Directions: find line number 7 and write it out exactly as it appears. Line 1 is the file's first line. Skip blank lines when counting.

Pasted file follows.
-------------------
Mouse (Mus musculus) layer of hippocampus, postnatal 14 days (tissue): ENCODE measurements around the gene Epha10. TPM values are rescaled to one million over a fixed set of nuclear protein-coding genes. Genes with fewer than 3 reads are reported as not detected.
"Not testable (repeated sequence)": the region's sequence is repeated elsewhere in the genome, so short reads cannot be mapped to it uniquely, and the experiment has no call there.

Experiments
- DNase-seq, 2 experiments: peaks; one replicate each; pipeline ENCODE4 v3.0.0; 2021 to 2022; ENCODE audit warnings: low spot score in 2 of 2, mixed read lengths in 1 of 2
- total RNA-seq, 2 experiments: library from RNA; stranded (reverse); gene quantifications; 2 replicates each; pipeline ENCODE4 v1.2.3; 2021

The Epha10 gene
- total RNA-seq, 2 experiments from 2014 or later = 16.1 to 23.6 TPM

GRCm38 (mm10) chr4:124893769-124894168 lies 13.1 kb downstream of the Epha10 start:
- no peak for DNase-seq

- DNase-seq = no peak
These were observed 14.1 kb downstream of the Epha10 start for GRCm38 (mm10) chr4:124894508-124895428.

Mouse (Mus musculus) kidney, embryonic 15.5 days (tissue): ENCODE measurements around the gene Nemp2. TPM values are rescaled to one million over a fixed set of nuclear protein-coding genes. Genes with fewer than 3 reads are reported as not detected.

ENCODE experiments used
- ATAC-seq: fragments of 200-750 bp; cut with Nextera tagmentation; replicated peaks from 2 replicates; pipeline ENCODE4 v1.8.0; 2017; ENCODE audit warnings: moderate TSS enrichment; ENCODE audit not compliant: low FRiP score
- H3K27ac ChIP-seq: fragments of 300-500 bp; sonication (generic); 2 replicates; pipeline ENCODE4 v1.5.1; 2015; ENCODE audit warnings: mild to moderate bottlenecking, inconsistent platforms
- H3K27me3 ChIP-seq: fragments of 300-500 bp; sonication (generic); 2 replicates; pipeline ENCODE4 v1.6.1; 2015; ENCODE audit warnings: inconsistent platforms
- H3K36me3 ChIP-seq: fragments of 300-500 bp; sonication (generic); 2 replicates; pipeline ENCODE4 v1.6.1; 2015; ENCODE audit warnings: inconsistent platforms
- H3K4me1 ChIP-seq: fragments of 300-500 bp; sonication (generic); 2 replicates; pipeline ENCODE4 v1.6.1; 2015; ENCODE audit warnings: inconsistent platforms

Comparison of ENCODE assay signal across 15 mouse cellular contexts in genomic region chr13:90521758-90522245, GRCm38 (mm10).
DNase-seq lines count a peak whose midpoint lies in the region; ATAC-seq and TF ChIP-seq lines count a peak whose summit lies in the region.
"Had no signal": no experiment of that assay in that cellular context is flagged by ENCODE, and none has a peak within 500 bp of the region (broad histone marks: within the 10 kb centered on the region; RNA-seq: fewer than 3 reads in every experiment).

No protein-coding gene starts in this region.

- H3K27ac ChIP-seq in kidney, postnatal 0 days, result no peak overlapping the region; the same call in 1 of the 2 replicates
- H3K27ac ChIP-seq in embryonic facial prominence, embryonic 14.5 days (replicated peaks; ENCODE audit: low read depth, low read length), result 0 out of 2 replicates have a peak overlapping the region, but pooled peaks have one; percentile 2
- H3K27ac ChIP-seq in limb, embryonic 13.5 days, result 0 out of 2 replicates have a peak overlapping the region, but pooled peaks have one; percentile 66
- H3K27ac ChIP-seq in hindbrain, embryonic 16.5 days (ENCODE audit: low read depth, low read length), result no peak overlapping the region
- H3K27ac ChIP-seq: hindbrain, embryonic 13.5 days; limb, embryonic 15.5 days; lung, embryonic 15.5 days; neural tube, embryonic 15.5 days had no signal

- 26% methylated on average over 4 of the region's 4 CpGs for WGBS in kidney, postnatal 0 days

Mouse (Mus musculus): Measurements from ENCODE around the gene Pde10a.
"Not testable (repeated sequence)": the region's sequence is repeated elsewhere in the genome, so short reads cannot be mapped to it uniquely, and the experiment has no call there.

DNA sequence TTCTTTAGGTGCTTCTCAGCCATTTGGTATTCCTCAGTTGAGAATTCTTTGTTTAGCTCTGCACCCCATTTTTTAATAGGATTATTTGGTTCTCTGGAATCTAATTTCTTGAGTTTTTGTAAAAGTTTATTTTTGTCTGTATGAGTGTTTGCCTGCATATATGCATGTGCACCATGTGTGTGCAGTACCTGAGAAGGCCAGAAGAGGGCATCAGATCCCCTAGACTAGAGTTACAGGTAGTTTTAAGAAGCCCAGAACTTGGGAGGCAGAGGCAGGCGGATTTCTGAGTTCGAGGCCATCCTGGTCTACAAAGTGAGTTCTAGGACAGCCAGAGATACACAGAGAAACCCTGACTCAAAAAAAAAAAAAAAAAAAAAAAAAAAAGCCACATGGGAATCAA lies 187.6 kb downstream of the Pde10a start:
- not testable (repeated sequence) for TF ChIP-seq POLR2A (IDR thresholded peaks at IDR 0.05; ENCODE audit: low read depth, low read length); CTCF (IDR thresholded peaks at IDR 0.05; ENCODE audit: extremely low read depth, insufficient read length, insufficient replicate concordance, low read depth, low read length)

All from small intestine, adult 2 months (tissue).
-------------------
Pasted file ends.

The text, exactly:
- total RNA-seq, 2 experiments from 2014 or later = 16.1 to 23.6 TPM